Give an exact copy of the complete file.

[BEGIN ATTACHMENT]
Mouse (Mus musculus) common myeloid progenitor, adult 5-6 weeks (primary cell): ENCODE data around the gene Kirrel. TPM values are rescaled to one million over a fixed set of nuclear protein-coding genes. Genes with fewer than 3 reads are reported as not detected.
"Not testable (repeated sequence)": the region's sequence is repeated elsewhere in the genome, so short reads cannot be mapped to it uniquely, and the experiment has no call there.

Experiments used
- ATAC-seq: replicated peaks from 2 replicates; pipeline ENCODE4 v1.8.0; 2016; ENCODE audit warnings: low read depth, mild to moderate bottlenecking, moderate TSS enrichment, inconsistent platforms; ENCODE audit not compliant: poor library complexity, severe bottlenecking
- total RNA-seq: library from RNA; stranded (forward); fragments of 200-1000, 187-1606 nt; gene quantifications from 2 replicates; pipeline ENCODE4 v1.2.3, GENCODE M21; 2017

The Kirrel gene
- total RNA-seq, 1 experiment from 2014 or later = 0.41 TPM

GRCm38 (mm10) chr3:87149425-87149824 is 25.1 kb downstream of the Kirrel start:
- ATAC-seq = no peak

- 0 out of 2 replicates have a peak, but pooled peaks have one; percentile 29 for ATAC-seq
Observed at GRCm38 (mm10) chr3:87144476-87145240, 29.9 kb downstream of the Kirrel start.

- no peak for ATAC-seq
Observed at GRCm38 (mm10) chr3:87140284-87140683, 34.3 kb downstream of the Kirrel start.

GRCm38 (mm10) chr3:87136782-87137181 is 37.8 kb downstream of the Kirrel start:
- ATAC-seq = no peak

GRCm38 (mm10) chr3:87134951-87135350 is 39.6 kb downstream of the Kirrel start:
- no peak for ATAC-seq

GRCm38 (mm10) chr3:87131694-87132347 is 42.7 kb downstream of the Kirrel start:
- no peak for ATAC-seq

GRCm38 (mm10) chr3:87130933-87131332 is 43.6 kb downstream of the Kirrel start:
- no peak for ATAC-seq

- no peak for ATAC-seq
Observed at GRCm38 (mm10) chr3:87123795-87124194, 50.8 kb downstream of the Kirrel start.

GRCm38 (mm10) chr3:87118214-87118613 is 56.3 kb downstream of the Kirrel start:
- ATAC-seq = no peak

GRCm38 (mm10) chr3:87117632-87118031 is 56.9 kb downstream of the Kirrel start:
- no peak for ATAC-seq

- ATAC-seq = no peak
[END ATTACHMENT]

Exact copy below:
Mouse (Mus musculus) common myeloid progenitor, adult 5-6 weeks (primary cell): ENCODE data around the gene Kirrel. TPM values are rescaled to one million over a fixed set of nuclear protein-coding genes. Genes with fewer than 3 reads are reported as not detected.
"Not testable (repeated sequence)": the region's sequence is repeated elsewhere in the genome, so short reads cannot be mapped to it uniquely, and the experiment has no call there.

Experiments used
- ATAC-seq: replicated peaks from 2 replicates; pipeline ENCODE4 v1.8.0; 2016; ENCODE audit warnings: low read depth, mild to moderate bottlenecking, moderate TSS enrichment, inconsistent platforms; ENCODE audit not compliant: poor library complexity, severe bottlenecking
- total RNA-seq: library from RNA; stranded (forward); fragments of 200-1000, 187-1606 nt; gene quantifications from 2 replicates; pipeline ENCODE4 v1.2.3, GENCODE M21; 2017

The Kirrel gene
- total RNA-seq, 1 experiment from 2014 or later = 0.41 TPM

GRCm38 (mm10) chr3:87149425-87149824 is 25.1 kb downstream of the Kirrel start:
- ATAC-seq = no peak

- 0 out of 2 replicates have a peak, but pooled peaks have one; percentile 29 for ATAC-seq
Observed at GRCm38 (mm10) chr3:87144476-87145240, 29.9 kb downstream of the Kirrel start.

- no peak for ATAC-seq
Observed at GRCm38 (mm10) chr3:87140284-87140683, 34.3 kb downstream of the Kirrel start.

GRCm38 (mm10) chr3:87136782-87137181 is 37.8 kb downstream of the Kirrel start:
- ATAC-seq = no peak

GRCm38 (mm10) chr3:87134951-87135350 is 39.6 kb downstream of the Kirrel start:
- no peak for ATAC-seq

GRCm38 (mm10) chr3:87131694-87132347 is 42.7 kb downstream of the Kirrel start:
- no peak for ATAC-seq

GRCm38 (mm10) chr3:87130933-87131332 is 43.6 kb downstream of the Kirrel start:
- no peak for ATAC-seq

- no peak for ATAC-seq
Observed at GRCm38 (mm10) chr3:87123795-87124194, 50.8 kb downstream of the Kirrel start.

GRCm38 (mm10) chr3:87118214-87118613 is 56.3 kb downstream of the Kirrel start:
- ATAC-seq = no peak

GRCm38 (mm10) chr3:87117632-87118031 is 56.9 kb downstream of the Kirrel start:
- no peak for ATAC-seq

- ATAC-seq = no peak